There are alot of neat effects the XBox GPU can do with its hardware, but all those effects can be done by the Emotion Engine in software too (while the XBox' CPU is not powerful enough to do complex visual effects in software). But the catch is that these advantages (talking about higher resolutions here) don't make a lot of difference on a TV screen, even on an HDTV screen the difference would be barely noticeable (when the console's hardware is used properly). So, is the XBox Graphics Processing Unit better than the PS2 GS? It doesn't look like it, the architecture of the PS2 GS looks far more advanced. For example, PS2 has a parallel rendering engine that contains a 2,560 bit wide data bus that is 20 times the size of leading PC-based graphics accelerators. The Graphics Synthesizer architecture can execute recursive multi-pass rendering processing and filter operations at a very fast speed without the assistance of the main CPU or main bus access. In the past, this level of real-time performance was only achieved when using very expensive, high performance, dedicated graphics workstations. There is a 48-Gigabyte/sec memory access bandwidth achieved via the integration of the pixel logic and the video memory on a single high performance chip. The quality of the resulting screen image is comparable to high quality pre-rendered 3D graphics. (that is once the game developers have learned how to use it properly) There has also been a misunderstanding about the VideoRAM on the PS2. The VRAM is included in the 32MB of main RAM on the CPU (the developer chooses how much of it he wants to dedicate to VRAM). Everyone thought the 4MB of memory on the GS was the VRAM while that is just a buffer in which all the rendering is done so no external bandwidth is needed (only for texture streaming). Another rumor that's been spread by several gaming sites is that the XBox is capable of texture compression and full scene anti-aliasing while the PS2 isn't. This is simply not true. The PS2 can compress/decompress textures and do full scene anti-aliasing without causing as much slow-down as on the XBox. And although the XBox GPU can do a lot of effects that are not 'built-in' in the PS2 GS, the PS2 can do all these effects and more in software mode (but at least at the same quality) through the Emotion Engine. XBox fanboys will probably tell you that the XBox GPU is more powerful because of its vertex shaders while the coprocessors on the Emotion Engine of the PS2 can be used to get the same effects as the XBox' vertex shaders (but the vertex shaders can't do everything that the EE's coprocessors can do).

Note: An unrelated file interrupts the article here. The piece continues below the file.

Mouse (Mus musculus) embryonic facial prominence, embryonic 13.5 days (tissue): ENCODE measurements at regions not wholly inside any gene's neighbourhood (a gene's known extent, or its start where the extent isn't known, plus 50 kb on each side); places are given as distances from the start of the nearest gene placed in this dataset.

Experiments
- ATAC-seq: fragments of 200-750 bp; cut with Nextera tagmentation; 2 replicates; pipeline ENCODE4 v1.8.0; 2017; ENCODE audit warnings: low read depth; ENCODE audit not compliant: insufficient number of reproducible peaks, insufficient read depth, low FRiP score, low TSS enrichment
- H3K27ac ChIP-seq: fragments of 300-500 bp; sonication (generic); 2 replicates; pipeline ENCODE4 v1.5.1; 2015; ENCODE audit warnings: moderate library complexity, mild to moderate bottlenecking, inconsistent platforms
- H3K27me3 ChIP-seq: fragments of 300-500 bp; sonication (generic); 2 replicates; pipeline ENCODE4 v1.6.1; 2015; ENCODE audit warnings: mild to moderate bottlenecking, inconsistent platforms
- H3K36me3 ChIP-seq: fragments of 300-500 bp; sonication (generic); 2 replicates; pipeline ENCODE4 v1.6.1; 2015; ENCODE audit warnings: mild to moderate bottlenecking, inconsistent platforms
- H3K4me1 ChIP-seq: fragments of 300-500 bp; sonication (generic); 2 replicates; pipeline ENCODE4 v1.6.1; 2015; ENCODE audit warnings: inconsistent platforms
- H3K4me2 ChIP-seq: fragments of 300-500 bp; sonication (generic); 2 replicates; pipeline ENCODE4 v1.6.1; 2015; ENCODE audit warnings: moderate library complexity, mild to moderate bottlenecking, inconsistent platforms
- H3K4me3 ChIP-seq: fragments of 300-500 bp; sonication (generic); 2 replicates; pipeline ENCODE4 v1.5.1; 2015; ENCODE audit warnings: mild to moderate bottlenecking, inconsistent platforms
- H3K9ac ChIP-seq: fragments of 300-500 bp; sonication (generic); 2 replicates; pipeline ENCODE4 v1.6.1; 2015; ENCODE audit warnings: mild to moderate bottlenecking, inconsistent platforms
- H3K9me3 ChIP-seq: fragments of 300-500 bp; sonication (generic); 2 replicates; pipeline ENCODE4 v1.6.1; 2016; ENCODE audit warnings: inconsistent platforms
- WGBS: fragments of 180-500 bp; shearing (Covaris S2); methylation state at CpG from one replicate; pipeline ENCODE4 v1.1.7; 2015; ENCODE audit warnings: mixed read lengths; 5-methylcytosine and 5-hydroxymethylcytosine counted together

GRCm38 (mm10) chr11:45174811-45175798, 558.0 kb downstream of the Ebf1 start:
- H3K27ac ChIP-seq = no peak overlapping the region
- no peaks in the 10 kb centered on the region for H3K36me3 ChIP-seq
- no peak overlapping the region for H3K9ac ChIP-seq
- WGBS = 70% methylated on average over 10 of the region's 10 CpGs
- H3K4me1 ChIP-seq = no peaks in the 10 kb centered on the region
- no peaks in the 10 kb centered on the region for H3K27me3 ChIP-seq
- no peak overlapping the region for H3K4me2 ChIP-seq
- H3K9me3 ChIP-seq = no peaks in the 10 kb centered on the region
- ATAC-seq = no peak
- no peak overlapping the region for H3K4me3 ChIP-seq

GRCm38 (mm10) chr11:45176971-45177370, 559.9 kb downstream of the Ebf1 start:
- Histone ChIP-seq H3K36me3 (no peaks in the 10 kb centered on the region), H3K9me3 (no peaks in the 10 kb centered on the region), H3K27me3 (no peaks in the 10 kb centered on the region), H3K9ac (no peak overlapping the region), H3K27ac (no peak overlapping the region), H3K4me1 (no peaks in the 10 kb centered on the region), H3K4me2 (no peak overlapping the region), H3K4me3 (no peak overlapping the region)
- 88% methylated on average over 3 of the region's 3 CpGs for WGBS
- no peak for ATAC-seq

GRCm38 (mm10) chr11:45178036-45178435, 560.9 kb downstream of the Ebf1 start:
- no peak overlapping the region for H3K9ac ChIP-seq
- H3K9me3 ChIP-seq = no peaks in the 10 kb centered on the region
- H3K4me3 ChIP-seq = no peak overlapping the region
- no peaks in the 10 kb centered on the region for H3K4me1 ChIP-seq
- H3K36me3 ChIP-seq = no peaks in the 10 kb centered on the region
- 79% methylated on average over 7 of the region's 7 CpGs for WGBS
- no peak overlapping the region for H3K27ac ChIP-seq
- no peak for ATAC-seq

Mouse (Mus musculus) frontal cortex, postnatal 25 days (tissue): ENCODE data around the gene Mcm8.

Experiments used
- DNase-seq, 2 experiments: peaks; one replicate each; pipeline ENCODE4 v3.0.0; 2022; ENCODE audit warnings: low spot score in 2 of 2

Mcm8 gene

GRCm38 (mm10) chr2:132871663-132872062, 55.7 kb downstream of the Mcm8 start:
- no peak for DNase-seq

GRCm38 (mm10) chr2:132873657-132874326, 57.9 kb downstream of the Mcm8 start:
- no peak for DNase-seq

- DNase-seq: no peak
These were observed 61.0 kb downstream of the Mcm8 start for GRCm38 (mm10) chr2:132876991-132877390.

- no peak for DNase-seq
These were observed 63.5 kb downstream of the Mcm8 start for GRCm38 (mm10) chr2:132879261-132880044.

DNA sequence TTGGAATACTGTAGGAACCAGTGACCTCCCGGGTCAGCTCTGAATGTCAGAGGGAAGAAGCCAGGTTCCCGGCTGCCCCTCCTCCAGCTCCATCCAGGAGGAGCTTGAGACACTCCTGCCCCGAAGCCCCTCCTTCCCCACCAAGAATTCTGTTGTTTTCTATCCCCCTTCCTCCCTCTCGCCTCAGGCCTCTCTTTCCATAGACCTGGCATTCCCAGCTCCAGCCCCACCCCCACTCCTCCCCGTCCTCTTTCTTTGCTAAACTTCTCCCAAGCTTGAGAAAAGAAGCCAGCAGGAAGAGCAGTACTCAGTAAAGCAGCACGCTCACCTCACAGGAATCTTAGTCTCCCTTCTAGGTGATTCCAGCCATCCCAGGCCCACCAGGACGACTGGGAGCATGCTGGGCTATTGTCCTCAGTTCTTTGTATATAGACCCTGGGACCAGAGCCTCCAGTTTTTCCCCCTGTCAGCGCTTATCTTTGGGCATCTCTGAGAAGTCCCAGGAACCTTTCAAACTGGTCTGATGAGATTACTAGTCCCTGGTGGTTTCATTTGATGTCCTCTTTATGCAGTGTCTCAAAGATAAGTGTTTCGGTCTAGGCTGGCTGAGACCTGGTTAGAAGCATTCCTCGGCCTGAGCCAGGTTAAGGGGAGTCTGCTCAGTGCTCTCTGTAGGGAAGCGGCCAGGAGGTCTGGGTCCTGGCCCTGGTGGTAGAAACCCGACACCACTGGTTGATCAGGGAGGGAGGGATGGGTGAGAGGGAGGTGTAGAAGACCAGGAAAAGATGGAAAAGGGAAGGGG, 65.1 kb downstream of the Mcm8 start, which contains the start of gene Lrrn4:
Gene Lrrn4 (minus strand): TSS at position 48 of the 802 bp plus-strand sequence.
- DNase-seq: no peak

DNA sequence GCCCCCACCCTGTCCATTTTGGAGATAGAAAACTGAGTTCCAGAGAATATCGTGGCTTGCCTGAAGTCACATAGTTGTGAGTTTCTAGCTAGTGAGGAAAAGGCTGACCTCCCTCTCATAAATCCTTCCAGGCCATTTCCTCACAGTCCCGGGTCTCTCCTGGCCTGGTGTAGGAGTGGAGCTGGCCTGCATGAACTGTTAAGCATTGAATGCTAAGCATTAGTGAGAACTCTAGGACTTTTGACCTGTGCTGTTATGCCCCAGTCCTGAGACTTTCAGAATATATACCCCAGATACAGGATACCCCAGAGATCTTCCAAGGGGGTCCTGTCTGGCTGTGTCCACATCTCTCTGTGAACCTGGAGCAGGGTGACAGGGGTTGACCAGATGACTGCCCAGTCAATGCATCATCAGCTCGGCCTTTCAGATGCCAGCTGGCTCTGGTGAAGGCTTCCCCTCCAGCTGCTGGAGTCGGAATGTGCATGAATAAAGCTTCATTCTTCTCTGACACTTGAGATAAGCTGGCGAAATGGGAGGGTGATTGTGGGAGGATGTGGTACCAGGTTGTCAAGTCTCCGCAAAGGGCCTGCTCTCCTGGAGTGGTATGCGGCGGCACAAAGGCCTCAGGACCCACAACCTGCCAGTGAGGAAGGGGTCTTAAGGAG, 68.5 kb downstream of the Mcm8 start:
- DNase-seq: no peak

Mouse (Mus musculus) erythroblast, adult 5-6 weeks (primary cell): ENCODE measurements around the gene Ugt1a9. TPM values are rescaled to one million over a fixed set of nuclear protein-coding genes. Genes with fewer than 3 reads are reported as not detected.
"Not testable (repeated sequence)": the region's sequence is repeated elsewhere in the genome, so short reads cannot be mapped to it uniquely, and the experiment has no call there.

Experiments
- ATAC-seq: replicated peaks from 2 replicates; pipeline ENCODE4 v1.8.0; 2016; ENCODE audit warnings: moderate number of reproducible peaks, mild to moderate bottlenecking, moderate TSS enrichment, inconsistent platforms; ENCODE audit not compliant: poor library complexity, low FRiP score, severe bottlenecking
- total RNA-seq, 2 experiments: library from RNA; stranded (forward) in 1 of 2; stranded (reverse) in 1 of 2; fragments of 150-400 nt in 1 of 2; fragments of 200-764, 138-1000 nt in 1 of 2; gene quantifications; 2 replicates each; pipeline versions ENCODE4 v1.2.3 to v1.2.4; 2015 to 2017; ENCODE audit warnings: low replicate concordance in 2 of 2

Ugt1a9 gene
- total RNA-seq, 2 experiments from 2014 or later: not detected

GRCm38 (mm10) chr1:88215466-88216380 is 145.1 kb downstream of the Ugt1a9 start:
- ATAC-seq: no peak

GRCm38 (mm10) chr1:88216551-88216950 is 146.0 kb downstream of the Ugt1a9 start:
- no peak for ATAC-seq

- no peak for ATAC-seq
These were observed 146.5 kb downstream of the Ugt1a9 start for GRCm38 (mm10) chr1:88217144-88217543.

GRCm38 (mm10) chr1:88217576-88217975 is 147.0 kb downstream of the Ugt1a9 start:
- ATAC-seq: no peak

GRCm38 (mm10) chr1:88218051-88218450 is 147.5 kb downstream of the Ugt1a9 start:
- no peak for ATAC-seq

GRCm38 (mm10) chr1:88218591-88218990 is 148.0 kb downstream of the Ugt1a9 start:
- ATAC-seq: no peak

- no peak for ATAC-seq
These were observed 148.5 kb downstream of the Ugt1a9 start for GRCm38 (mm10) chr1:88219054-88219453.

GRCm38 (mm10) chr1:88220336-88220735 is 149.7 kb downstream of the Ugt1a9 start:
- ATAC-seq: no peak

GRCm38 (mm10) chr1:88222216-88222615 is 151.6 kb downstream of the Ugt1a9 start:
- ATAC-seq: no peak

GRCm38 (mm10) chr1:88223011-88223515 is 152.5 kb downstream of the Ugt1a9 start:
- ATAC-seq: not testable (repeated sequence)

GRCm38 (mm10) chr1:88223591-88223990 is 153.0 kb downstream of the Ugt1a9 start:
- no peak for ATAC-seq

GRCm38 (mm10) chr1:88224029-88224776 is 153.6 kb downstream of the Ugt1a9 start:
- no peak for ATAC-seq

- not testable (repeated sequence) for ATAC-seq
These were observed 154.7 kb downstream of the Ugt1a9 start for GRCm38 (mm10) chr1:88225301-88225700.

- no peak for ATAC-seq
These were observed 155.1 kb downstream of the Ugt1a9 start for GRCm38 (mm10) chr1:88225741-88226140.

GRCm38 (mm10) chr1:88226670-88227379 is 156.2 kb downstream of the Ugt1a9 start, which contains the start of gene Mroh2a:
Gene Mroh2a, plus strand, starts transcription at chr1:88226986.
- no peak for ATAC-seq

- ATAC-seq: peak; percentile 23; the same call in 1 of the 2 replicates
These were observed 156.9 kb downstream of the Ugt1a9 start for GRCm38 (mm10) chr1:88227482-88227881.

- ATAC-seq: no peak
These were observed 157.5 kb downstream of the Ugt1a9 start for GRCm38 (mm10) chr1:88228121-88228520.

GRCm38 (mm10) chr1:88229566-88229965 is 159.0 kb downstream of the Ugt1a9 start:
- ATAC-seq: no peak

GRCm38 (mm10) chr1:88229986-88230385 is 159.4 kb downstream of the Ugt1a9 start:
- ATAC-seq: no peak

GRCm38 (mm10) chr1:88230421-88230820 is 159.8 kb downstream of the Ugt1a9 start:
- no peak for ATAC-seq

Now let's take a look at how Microsoft got the idea that their graphics chip can do 125 million polygons, because this is a little unclear... (I'm going to go in some tech details now) The PS2's Graphics Synthesizer has the highest pixel fill rate of the next generation of consoles. Most remeber the 4.0 GPixels on Microsoft's spec comparence sheet. Well, Microsoft was nice to include a "(anti-aliased)" next to it. What does "4.0 GPixels (anti-aliased)", mean? It's misleading. The Xbox has hardwired 4x FSAA, when this is turned on the actual total of 1.0 GPixels is re-rendered 4 times to remove aliasing. Another possible reason for Microsoft to say Xbox's fill-rate is 4 GPixels per second. Is that the 1 GPixels is with 2 texture layers, if it is NOT used Xbox would not gain any performance and if it is used Xbox wouldn't lose any performance. It remains 1.0 GPixels w/ 2 textures, so what MS possibly did was it doubled the fill rate twice. Trying to compare it to PS2's fill rate w/ no texture. What MS did was it came up with misleading numbers. The Xbox can't go higher than 1 GPixels per second. The NV2a in the Xbox has 4 pixel units running at 250 MHz, that's 1 billion pixels/second. While the GS in the PS2 has 16 pixel units running at 150 MHz, which is 2.4 billion pixels every second. Now let's talk about polygons. Right here I'm talking about polygon rendering and not polygon transformations. To calculate polygon rendering performance, you take the pixel fill rate, and write it in millions. So PS2s pixel fill rate is 2400 Million. When Sony says polygons, it is refering to 32 pixel polygons. Divide 2400 Million by 32. You get 75 Million (32-pixel) polygons per second. That is raw and doesn't include textures, they use up pixels also. Now let's take Microsoft's allegged pixel fill rate of 4000 Million, which MS has on it's spec sheet and divide it by 32, you get, yes you guessed it, 125 Million (32 pixel) polygons per second. Here's the problem, the NV2a doesn't have a 4000 M fill rate but a 1000 M fill rate. So it's 31 Million (32 pixel) polygons per second. This isn't raw, since there's also 2 texture units for each pixel unit. So that's 31 million with 2 texture layers, the PS2 is around 38 Million with 1 texture layer and 20 million with 2 texture layers. The Xbox maxes out at 31 MPolygons per second, if textures aren't placed on those polygons- Xbox will not gain a polygon rendering increase in performance. The PS2's Graphic Synthesizer could render 75 MPolygons per second with no texture. The NV2a in the Xbox can't render higher than 31 MPolygons per second at all.